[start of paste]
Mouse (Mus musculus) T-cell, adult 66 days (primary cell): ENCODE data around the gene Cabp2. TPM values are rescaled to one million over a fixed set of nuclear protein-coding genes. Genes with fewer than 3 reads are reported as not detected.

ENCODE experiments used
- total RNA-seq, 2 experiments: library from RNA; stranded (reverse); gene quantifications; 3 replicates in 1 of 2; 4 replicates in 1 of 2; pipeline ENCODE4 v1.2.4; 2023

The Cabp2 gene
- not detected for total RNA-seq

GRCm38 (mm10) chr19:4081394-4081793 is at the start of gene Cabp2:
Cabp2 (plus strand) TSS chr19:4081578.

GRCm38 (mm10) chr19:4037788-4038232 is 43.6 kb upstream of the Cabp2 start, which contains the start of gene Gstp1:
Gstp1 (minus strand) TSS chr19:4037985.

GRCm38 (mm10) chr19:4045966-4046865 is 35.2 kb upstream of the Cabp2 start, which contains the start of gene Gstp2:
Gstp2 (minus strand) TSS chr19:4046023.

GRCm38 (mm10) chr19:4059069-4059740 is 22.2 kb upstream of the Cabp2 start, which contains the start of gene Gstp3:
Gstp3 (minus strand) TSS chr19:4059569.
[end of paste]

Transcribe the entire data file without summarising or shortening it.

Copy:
Mouse (Mus musculus) T-cell, adult 66 days (primary cell): ENCODE data around the gene Cabp2. TPM values are rescaled to one million over a fixed set of nuclear protein-coding genes. Genes with fewer than 3 reads are reported as not detected.

ENCODE experiments used
- total RNA-seq, 2 experiments: library from RNA; stranded (reverse); gene quantifications; 3 replicates in 1 of 2; 4 replicates in 1 of 2; pipeline ENCODE4 v1.2.4; 2023

The Cabp2 gene
- not detected for total RNA-seq

GRCm38 (mm10) chr19:4081394-4081793 is at the start of gene Cabp2:
Cabp2 (plus strand) TSS chr19:4081578.

GRCm38 (mm10) chr19:4037788-4038232 is 43.6 kb upstream of the Cabp2 start, which contains the start of gene Gstp1:
Gstp1 (minus strand) TSS chr19:4037985.

GRCm38 (mm10) chr19:4045966-4046865 is 35.2 kb upstream of the Cabp2 start, which contains the start of gene Gstp2:
Gstp2 (minus strand) TSS chr19:4046023.

GRCm38 (mm10) chr19:4059069-4059740 is 22.2 kb upstream of the Cabp2 start, which contains the start of gene Gstp3:
Gstp3 (minus strand) TSS chr19:4059569.